The UEFA licensing, whilst it doesn’t add much to the mechanics of the game, does end up feeling like you’ve really achieved something great when your celebrations are on Champions League or Europa League branded podiums. The group drawing screen feels more premium than an average press conference, which adds weight to the importance of qualifying for these more prestigious leagues. Ultimately, though, they do often just end up with you frantically hitting the space bar to progress the drawing process.
Staff advice on actions to take within the club and recruitment seems more finely-tuned than in previous games, and a handy tick box next to the advice means it can be automatically actioned, which is very convenient.
The match engine overhaul is invaluable to the overall feeling of the game. The most intelligent AI managers yet are able to respond quickly and realistically to changes in the game, making each match a genuine challenge.
Another change is the ability to play more defensively, which increases the opportunities to counter-attack and absorb pressure from difficult opposing teams. This means that opposing AI management tactics lead to players quickly intercepting your chances; breaking through an opposition’s defence is more challenging and the games can end up feeling more chaotic and leave you wishing you could jump in and take control, as in FIFA.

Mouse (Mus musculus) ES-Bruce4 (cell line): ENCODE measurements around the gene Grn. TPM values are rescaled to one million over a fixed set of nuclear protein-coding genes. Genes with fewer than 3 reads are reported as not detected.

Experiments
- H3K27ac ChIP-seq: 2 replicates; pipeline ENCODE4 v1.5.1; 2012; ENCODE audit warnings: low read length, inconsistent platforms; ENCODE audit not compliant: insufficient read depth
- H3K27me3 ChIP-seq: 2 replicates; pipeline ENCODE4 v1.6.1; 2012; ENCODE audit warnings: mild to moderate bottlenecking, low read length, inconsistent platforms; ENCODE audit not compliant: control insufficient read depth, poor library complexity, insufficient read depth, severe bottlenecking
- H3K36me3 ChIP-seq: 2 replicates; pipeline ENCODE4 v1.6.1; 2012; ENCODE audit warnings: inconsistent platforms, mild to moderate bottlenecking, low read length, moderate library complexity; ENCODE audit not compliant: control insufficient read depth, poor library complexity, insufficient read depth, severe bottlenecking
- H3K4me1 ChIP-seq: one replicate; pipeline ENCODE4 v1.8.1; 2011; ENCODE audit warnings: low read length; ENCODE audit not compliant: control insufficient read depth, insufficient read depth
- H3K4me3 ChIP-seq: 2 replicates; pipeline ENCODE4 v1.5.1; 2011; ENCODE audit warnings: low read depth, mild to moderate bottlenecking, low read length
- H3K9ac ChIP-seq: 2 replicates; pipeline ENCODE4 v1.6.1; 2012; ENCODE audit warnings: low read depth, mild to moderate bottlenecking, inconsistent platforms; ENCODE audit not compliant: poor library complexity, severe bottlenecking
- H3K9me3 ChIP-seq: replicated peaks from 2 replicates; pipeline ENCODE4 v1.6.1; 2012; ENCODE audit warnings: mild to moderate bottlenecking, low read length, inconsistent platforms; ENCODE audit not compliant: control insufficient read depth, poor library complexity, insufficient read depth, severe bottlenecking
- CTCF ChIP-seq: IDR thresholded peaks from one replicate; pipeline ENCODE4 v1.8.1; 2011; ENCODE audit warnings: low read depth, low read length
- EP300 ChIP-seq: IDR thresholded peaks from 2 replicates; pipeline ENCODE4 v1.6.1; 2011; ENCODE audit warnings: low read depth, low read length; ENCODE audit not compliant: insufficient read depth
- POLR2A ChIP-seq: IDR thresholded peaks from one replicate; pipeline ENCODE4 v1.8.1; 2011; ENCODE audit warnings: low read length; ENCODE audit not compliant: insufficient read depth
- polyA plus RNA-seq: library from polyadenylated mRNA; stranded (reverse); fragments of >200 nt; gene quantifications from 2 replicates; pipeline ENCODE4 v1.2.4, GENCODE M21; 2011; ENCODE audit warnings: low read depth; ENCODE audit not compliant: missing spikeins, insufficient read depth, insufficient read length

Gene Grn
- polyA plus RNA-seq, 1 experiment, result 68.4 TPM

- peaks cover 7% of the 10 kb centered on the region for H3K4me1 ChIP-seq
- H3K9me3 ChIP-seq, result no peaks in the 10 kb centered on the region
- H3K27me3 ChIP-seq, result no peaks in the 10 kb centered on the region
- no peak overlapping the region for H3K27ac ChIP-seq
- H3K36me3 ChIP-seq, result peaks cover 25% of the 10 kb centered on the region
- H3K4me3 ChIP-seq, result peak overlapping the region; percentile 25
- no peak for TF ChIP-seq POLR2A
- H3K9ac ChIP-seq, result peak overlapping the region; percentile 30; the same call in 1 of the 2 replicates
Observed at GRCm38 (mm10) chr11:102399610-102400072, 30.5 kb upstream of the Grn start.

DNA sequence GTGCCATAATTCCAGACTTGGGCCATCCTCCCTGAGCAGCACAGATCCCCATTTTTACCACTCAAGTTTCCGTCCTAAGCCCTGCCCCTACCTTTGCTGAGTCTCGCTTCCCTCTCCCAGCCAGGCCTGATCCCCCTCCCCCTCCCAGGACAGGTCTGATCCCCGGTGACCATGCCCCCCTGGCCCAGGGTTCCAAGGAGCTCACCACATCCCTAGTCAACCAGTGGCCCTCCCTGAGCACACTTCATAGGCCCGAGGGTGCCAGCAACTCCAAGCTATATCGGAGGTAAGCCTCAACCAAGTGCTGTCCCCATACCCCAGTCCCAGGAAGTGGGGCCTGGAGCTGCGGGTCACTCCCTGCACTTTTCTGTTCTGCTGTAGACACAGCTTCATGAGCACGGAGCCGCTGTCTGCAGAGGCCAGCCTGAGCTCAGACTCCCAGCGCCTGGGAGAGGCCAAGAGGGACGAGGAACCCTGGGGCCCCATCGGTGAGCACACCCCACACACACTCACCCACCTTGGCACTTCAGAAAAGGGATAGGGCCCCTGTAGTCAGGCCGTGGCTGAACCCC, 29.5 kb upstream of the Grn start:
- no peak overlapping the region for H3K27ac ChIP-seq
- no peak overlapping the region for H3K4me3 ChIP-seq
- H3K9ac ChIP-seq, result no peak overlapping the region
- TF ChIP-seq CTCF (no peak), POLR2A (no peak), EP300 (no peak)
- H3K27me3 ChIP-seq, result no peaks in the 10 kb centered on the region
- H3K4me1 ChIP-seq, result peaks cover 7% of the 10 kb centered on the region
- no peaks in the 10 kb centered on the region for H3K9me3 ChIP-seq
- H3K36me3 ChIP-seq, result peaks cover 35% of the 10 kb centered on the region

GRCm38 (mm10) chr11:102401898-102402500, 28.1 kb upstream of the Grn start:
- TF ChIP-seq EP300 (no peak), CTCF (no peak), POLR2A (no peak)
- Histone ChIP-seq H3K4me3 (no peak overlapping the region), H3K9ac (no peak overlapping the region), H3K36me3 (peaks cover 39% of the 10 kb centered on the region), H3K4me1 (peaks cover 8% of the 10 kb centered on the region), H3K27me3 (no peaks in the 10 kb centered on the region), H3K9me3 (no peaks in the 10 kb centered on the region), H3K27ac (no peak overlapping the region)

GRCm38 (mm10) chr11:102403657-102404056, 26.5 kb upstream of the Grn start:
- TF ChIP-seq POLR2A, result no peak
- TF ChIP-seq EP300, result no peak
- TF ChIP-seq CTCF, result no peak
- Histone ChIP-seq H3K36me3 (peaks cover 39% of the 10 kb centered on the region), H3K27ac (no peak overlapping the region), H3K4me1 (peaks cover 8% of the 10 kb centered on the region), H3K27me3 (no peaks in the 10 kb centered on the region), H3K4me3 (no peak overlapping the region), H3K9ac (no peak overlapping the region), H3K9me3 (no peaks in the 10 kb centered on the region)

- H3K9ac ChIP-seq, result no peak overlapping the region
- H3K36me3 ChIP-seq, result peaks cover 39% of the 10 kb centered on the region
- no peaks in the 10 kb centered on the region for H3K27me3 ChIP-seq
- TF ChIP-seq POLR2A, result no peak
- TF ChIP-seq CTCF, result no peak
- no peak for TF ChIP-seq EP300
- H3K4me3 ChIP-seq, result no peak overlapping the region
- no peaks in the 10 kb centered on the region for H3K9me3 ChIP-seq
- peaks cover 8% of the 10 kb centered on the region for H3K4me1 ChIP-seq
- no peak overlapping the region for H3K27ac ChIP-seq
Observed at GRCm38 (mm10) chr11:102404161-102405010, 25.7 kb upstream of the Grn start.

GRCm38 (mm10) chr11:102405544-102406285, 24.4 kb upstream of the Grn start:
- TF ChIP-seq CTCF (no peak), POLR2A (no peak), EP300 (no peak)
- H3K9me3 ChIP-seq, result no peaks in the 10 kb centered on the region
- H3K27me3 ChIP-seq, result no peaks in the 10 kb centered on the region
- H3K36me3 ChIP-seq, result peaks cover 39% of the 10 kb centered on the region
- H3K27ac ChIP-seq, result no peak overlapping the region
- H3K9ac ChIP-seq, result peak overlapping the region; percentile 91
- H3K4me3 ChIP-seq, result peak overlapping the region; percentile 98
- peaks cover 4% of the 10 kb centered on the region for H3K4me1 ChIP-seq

It’s not all sunshine and roses though, as despite the overall improved feeling of the game these are still micro improvements. An animation engine improvement does create a smoothness that hasn’t been seen to this level in Football Manager before but compared to other current games it’s still falling short in terms of the visuals during the matches. Admittedly this is not the focus of Football Manager at all, but it’s still something that can and should be done better by this point.
Goalkeepers, in particular, do seem more engaged, and are absolutely improved from previous instalments, but they can still occasionally be looking the wrong way during a save, or appear to save without physically touching the ball at all. In short, the general look and feel of the game during matches still hasn’t changed significantly in the last five years.
The changes are minimal, but Football Manager 2023 is an improvement on its predecessors and so by default the best sports management simulator ever seen. That still doesn’t necessarily mean it’s a must-have, if you already played last year’s iteration to death but, let’s face it, if you’re in that deep there’s no way you’re going to say no to even this minor upgrade.
Football Manager 2023 review summary
In Short: The most realistic and engaging instalment of Football Manager yet, even if its improvements are extremely minor in themselves.
Pros: The most intelligent AI so far means that opposition managers react quickly and realistically during matches. The Experience Matrix gives a valuable insight to the makeup of your squad.
Cons: It’s basically a copy and paste job from last year’s Football Manager, with all the changes and additions being very minor.
Formats: PC (reviewed), Xbox One, Nintendo Switch, Xbox Series X/S, PlayStation 5, iOS, and Android
Developer: Sports Interactive
Release Date: 8th November 2022 (PS5 TBA)
Age Rating: 3